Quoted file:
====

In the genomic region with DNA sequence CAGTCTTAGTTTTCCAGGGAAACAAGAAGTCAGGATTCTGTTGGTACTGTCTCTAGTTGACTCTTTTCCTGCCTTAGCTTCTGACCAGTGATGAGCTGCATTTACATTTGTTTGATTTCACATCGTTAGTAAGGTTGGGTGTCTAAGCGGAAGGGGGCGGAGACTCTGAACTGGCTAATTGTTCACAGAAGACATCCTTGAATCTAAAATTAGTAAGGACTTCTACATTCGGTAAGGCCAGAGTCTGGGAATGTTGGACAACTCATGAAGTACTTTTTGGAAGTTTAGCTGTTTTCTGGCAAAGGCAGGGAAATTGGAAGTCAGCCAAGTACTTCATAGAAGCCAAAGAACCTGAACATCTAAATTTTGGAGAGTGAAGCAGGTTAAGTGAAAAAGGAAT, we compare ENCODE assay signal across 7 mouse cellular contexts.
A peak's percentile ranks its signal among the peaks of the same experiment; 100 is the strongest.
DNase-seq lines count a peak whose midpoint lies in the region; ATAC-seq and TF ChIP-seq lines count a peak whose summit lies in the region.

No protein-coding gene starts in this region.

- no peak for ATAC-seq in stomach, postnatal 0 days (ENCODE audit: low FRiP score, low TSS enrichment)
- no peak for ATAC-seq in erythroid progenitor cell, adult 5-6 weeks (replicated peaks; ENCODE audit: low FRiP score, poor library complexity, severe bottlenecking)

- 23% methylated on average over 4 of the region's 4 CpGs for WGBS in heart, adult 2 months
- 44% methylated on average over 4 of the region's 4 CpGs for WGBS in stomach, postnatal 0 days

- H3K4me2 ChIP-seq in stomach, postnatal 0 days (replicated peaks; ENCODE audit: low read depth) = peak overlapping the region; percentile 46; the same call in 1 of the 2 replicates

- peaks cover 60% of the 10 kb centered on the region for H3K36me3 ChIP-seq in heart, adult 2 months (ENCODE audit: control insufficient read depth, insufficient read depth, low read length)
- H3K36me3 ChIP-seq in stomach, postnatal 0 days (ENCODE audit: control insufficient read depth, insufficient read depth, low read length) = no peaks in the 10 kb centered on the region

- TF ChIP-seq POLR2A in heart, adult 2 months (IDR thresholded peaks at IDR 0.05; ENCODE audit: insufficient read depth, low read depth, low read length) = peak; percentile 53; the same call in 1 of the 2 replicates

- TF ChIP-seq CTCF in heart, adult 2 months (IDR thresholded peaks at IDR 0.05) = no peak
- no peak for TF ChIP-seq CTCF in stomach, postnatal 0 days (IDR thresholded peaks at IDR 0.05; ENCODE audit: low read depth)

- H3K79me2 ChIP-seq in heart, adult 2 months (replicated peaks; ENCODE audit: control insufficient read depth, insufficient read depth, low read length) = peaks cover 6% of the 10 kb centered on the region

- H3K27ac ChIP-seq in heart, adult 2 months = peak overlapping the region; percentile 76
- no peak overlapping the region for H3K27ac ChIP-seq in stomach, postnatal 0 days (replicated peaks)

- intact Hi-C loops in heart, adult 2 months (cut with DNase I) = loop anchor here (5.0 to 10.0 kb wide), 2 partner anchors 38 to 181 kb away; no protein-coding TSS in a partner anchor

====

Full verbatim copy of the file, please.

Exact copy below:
In the genomic region with DNA sequence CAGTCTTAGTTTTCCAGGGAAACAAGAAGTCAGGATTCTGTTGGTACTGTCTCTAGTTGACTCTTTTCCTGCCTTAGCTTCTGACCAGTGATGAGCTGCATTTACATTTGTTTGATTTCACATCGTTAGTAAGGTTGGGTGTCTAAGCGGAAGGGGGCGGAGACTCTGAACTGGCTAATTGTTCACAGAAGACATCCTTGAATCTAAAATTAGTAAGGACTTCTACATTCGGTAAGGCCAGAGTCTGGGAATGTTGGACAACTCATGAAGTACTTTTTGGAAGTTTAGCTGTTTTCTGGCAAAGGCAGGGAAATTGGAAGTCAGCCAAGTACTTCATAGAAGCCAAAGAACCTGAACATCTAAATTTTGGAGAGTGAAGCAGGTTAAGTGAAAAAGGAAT, we compare ENCODE assay signal across 7 mouse cellular contexts.
A peak's percentile ranks its signal among the peaks of the same experiment; 100 is the strongest.
DNase-seq lines count a peak whose midpoint lies in the region; ATAC-seq and TF ChIP-seq lines count a peak whose summit lies in the region.

No protein-coding gene starts in this region.

- no peak for ATAC-seq in stomach, postnatal 0 days (ENCODE audit: low FRiP score, low TSS enrichment)
- no peak for ATAC-seq in erythroid progenitor cell, adult 5-6 weeks (replicated peaks; ENCODE audit: low FRiP score, poor library complexity, severe bottlenecking)

- 23% methylated on average over 4 of the region's 4 CpGs for WGBS in heart, adult 2 months
- 44% methylated on average over 4 of the region's 4 CpGs for WGBS in stomach, postnatal 0 days

- H3K4me2 ChIP-seq in stomach, postnatal 0 days (replicated peaks; ENCODE audit: low read depth) = peak overlapping the region; percentile 46; the same call in 1 of the 2 replicates

- peaks cover 60% of the 10 kb centered on the region for H3K36me3 ChIP-seq in heart, adult 2 months (ENCODE audit: control insufficient read depth, insufficient read depth, low read length)
- H3K36me3 ChIP-seq in stomach, postnatal 0 days (ENCODE audit: control insufficient read depth, insufficient read depth, low read length) = no peaks in the 10 kb centered on the region

- TF ChIP-seq POLR2A in heart, adult 2 months (IDR thresholded peaks at IDR 0.05; ENCODE audit: insufficient read depth, low read depth, low read length) = peak; percentile 53; the same call in 1 of the 2 replicates

- TF ChIP-seq CTCF in heart, adult 2 months (IDR thresholded peaks at IDR 0.05) = no peak
- no peak for TF ChIP-seq CTCF in stomach, postnatal 0 days (IDR thresholded peaks at IDR 0.05; ENCODE audit: low read depth)

- H3K79me2 ChIP-seq in heart, adult 2 months (replicated peaks; ENCODE audit: control insufficient read depth, insufficient read depth, low read length) = peaks cover 6% of the 10 kb centered on the region

- H3K27ac ChIP-seq in heart, adult 2 months = peak overlapping the region; percentile 76
- no peak overlapping the region for H3K27ac ChIP-seq in stomach, postnatal 0 days (replicated peaks)

- intact Hi-C loops in heart, adult 2 months (cut with DNase I) = loop anchor here (5.0 to 10.0 kb wide), 2 partner anchors 38 to 181 kb away; no protein-coding TSS in a partner anchor